Key factors seen to influence health-care of co-morbid diabetes and CKD

 

Participant subgroup

 

All participants (including tertiary health professionals, heads of units and GPs)

Heads of units

Key factors

Self-management

Quality improvement activities

Access to specialist health-care

Coordination and integration of care

 i) GP as the primary coordinator of care

 ii) Poor coordination of care and

 iii) Poor communication between health-care providers

Reactive approach to health

Fig. 1

Thematic Schema illustrating health professionals’ views on factors influencing the health-care of co-morbid diabetes and chronic kidney disease

Self-management

All health professionals thought that self-management by patients of co-morbid diabetes and CKD was essential for optimal health-care. Both GPs and tertiary health professionals felt that some patients relied on health professionals to manage their co-morbid diabetes and CKD instead of taking ownership and responsibility for their condition and self-managing.

“Sometimes (…) patients remove themselves from any level of responsibility for their care.” – THP FG 5

Several factors were purported to influence patients’ ability to self-manage. These included their understanding of illness, education, social factors (including culture and language), financial situation, psychological factors and co-morbidities, and their physical/mental aptitude. Health professionals emphasised the importance of patients’ understanding of diabetes and co-morbid CKD, its treatment, and its complications in promoting self-management, such as self-monitoring of blood glucose, taking medications and making dietary and lifestyle modifications.

“I think that a lot of patients just simply do not realise the enormity of their condition. For some of them, they think its just a little bit of sugar.(…) They don’t associate diabetes with blindness (…) with CKD. They don’t associate diabetes with peripheral arterial disease, amputations etc. They just don’t appreaciate – and maybe some us might not either. They just don’t appreciate how dire their disease can be if they don’t look after themselves as well as they should”. – GP FG 2

Most GPs and tertiary health professionals thought that patient self-management could be improved through education to improve patient understanding of co-morbid diabetes and CKD and better communication of medical information. Tertiary health professionals suggested that education and communication could be more patient-centred for example simpler, non-condescending, in the native language, culturally relevant, address incorrect beliefs of disease, and involve motivational interviewing/behavioural change/health coaching. They recommended that education be given early in the disease and also provided to family members. Additionally, GPs suggested that self-management could be fostered by giving patients a copy of their chronic care plan with treatment targets, current results and medical/allied health appointments.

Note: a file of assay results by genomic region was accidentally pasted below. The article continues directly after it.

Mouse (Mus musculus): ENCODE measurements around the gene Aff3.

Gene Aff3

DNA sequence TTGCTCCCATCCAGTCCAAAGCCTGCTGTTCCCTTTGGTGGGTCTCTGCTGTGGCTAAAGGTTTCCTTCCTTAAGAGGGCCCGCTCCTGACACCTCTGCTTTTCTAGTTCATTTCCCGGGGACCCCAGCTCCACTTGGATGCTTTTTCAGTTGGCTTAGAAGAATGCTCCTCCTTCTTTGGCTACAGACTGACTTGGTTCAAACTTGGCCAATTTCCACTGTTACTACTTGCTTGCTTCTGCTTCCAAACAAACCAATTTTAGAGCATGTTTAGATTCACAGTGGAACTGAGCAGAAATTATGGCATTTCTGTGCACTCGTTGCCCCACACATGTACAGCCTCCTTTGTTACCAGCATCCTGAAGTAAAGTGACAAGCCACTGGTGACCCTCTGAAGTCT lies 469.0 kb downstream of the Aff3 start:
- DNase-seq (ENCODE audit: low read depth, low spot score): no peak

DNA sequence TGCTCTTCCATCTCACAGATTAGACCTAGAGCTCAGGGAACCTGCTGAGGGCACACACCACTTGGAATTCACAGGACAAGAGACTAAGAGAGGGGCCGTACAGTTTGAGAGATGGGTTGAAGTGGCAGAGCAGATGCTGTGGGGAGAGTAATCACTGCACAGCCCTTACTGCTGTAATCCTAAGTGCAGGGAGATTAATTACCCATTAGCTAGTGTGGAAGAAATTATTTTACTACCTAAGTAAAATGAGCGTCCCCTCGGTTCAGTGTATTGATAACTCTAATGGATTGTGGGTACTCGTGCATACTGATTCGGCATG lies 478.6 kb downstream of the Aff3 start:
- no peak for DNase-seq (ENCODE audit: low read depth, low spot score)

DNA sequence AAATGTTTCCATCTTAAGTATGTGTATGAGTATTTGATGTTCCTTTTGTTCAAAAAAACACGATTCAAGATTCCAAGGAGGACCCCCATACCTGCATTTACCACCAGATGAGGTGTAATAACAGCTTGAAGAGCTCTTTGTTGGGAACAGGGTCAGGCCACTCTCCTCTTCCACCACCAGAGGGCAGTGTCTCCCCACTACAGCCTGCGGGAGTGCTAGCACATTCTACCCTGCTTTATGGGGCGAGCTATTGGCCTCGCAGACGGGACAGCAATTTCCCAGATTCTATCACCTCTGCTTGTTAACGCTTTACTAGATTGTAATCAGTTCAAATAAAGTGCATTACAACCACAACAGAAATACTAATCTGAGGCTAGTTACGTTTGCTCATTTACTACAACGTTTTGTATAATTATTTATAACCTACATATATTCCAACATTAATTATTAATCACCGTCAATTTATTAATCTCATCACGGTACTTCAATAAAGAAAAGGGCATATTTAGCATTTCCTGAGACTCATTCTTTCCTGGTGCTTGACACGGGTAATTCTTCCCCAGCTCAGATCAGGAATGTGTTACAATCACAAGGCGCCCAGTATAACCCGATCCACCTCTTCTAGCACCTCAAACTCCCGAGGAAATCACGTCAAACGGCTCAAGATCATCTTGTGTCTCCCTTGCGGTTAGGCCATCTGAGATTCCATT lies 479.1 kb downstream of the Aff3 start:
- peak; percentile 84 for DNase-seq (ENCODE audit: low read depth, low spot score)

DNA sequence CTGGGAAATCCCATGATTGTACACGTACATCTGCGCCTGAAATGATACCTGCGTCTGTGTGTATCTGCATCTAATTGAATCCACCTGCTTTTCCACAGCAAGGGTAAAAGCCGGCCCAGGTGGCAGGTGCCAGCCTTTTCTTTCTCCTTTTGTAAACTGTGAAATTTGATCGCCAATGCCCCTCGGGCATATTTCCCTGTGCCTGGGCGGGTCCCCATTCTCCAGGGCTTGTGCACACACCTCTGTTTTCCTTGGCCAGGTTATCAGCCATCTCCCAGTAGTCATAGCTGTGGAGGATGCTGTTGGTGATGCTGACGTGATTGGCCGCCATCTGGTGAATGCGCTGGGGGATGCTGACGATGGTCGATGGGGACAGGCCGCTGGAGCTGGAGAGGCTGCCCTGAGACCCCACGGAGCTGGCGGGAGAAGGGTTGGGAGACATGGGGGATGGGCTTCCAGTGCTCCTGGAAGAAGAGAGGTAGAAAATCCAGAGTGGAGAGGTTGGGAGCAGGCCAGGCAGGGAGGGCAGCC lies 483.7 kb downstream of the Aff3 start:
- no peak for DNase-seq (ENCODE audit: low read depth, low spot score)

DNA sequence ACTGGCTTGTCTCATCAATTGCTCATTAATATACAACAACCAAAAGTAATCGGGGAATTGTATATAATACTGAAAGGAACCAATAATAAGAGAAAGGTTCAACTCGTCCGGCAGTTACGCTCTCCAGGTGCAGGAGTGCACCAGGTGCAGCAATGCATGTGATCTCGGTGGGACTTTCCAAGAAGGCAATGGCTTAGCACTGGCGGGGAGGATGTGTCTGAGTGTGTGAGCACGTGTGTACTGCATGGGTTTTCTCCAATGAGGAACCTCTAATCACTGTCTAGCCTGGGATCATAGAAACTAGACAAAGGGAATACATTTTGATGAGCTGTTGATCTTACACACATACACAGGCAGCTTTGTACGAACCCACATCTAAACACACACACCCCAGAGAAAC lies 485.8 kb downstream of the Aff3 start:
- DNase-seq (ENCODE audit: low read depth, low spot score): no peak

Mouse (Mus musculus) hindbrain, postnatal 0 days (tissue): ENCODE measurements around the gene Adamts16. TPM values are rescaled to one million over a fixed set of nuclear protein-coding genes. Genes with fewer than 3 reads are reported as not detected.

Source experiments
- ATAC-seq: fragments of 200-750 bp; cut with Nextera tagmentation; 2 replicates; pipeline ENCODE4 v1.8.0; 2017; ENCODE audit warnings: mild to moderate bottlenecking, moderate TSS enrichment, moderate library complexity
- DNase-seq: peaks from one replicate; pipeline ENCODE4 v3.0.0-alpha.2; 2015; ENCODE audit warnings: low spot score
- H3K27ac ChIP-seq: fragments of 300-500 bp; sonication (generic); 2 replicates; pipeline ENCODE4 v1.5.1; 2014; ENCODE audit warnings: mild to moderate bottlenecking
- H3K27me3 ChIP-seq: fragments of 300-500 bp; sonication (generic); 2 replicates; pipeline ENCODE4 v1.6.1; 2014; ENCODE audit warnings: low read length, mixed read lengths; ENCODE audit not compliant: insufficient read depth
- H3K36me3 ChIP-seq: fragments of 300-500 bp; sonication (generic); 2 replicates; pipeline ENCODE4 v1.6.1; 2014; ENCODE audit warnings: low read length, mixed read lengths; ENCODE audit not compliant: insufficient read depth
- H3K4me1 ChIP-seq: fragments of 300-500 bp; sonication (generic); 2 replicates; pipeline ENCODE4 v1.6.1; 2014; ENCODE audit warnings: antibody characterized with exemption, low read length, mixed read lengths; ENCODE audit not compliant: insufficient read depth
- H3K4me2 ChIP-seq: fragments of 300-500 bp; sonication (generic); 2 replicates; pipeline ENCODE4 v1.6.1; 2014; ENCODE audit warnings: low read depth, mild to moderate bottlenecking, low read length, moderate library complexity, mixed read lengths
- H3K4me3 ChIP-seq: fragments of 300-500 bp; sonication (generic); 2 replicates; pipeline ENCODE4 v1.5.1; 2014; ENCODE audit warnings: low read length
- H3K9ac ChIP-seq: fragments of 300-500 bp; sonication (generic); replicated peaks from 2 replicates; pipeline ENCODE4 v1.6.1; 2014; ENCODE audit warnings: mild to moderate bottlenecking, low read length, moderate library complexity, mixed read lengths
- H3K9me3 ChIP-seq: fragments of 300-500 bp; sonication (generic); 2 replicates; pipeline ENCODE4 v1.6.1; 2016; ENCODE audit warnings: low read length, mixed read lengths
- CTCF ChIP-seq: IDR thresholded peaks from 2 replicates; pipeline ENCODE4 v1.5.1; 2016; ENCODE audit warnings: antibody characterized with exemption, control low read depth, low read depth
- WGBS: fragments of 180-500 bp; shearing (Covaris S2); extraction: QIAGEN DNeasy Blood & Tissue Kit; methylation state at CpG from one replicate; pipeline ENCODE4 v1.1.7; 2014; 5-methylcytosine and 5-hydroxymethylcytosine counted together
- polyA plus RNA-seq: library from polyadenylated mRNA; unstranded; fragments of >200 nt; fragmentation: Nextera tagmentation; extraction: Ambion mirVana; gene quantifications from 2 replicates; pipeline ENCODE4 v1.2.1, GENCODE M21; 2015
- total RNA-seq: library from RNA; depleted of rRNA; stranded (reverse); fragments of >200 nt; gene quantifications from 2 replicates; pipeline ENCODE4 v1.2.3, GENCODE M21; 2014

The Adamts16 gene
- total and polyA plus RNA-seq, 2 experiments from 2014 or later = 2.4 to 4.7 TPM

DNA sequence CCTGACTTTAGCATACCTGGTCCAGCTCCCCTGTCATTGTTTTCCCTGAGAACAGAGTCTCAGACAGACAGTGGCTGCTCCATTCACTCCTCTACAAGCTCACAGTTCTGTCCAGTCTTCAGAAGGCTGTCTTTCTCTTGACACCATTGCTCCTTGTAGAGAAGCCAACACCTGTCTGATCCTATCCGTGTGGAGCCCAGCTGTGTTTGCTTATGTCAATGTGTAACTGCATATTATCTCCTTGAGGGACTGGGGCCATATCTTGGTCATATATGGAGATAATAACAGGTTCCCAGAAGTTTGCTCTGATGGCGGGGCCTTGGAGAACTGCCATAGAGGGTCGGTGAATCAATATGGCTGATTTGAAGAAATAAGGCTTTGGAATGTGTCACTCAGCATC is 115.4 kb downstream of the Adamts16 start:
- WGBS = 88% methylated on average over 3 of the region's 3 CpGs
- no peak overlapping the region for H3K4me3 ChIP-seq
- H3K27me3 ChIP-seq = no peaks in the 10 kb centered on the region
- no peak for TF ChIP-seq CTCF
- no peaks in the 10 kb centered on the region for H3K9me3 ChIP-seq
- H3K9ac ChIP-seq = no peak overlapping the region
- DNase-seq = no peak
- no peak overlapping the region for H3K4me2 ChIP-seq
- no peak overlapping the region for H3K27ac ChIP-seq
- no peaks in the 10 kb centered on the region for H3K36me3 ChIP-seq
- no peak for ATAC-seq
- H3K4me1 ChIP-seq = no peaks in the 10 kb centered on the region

Access to tertiary health-care

Access to specialist tertiary health-care was considered to be challenging for both patients and other health professionals wanting advice.

For patients, tertiary health professionals thought that access to health-care for co-morbid diabetes and CKD could be difficult due to tertiary health-care being centralised in large hospitals, the lack of available appointments, long waiting times in clinic, the cost of travelling and medications, the time involved in treatment and the timing of treatment.

“(…) for many people, coming into the hospital clinic, it is overwhelming in itself. It’s difficult to park, it’s difficult to get to, it’s busy.” - THP FG 1

Similarly, all GPs complained about the long waiting times for initial patient reviews by specialist tertiary health-care diabetes or renal clinics or allied health services (frequently months) and the long waiting room times for patients.

“They’re going to get a letter and they’re going to say in two weeks’ time you have an appointment in our clinic, but make sure you’re there half an hour early, but dedicate the whole afternoon because you may not leave until 5 pm. That’s what they get, so they take a cut lunch and thermos”. – GP FG 3

Both tertiary health professionals and GPs agreed that access to tertiary health-care advice for health professionals was problematic. They reported that referral processes were difficult, complicated and tedious. GPs were often unsure if their referrals had been received and what the waiting times before review would be. Others indicated wanting more information about the specialist tertiary health-care services offered by hospitals and being unsure about referral guidelines and pathways to the diabetes or renal clinics.

“There’s no actual easy centralised process where we can make referrals”. – THP FG 4

GPs reported difficulty clarifying management decisions made during tertiary health-care clinics through phone calls and frustration that calls were either not returned or returned after a long delay.